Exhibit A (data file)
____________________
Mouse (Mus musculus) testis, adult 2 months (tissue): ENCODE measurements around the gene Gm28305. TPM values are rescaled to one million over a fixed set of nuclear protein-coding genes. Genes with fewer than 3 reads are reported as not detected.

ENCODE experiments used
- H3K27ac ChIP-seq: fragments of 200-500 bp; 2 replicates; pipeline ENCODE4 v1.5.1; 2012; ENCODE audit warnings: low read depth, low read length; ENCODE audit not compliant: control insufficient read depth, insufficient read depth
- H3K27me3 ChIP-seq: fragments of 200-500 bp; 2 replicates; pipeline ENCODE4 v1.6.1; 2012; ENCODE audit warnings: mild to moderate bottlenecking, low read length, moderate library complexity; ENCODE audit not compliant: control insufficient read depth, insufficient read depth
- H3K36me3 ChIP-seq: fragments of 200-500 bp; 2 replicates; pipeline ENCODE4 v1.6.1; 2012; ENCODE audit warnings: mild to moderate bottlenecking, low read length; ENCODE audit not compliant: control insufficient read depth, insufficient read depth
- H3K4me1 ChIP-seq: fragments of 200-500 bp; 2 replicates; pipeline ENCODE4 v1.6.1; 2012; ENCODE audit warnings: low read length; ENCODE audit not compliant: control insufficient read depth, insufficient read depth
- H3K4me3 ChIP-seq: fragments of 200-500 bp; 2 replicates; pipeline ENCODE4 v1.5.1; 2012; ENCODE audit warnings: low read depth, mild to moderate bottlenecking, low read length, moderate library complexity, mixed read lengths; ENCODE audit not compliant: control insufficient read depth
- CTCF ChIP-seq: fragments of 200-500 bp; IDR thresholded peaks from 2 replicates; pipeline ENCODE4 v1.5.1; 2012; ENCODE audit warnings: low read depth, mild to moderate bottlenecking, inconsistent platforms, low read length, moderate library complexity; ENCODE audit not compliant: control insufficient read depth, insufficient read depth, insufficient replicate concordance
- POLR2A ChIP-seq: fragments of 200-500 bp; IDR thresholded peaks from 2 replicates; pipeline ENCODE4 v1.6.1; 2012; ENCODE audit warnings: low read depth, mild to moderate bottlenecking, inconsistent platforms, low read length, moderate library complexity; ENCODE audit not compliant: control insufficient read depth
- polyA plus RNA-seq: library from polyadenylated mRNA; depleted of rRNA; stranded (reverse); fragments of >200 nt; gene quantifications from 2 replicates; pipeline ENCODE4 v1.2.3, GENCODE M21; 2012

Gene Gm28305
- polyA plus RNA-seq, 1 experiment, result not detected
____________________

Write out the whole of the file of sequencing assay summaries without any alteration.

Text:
Mouse (Mus musculus) testis, adult 2 months (tissue): ENCODE measurements around the gene Gm28305. TPM values are rescaled to one million over a fixed set of nuclear protein-coding genes. Genes with fewer than 3 reads are reported as not detected.

ENCODE experiments used
- H3K27ac ChIP-seq: fragments of 200-500 bp; 2 replicates; pipeline ENCODE4 v1.5.1; 2012; ENCODE audit warnings: low read depth, low read length; ENCODE audit not compliant: control insufficient read depth, insufficient read depth
- H3K27me3 ChIP-seq: fragments of 200-500 bp; 2 replicates; pipeline ENCODE4 v1.6.1; 2012; ENCODE audit warnings: mild to moderate bottlenecking, low read length, moderate library complexity; ENCODE audit not compliant: control insufficient read depth, insufficient read depth
- H3K36me3 ChIP-seq: fragments of 200-500 bp; 2 replicates; pipeline ENCODE4 v1.6.1; 2012; ENCODE audit warnings: mild to moderate bottlenecking, low read length; ENCODE audit not compliant: control insufficient read depth, insufficient read depth
- H3K4me1 ChIP-seq: fragments of 200-500 bp; 2 replicates; pipeline ENCODE4 v1.6.1; 2012; ENCODE audit warnings: low read length; ENCODE audit not compliant: control insufficient read depth, insufficient read depth
- H3K4me3 ChIP-seq: fragments of 200-500 bp; 2 replicates; pipeline ENCODE4 v1.5.1; 2012; ENCODE audit warnings: low read depth, mild to moderate bottlenecking, low read length, moderate library complexity, mixed read lengths; ENCODE audit not compliant: control insufficient read depth
- CTCF ChIP-seq: fragments of 200-500 bp; IDR thresholded peaks from 2 replicates; pipeline ENCODE4 v1.5.1; 2012; ENCODE audit warnings: low read depth, mild to moderate bottlenecking, inconsistent platforms, low read length, moderate library complexity; ENCODE audit not compliant: control insufficient read depth, insufficient read depth, insufficient replicate concordance
- POLR2A ChIP-seq: fragments of 200-500 bp; IDR thresholded peaks from 2 replicates; pipeline ENCODE4 v1.6.1; 2012; ENCODE audit warnings: low read depth, mild to moderate bottlenecking, inconsistent platforms, low read length, moderate library complexity; ENCODE audit not compliant: control insufficient read depth
- polyA plus RNA-seq: library from polyadenylated mRNA; depleted of rRNA; stranded (reverse); fragments of >200 nt; gene quantifications from 2 replicates; pipeline ENCODE4 v1.2.3, GENCODE M21; 2012

Gene Gm28305
- polyA plus RNA-seq, 1 experiment, result not detected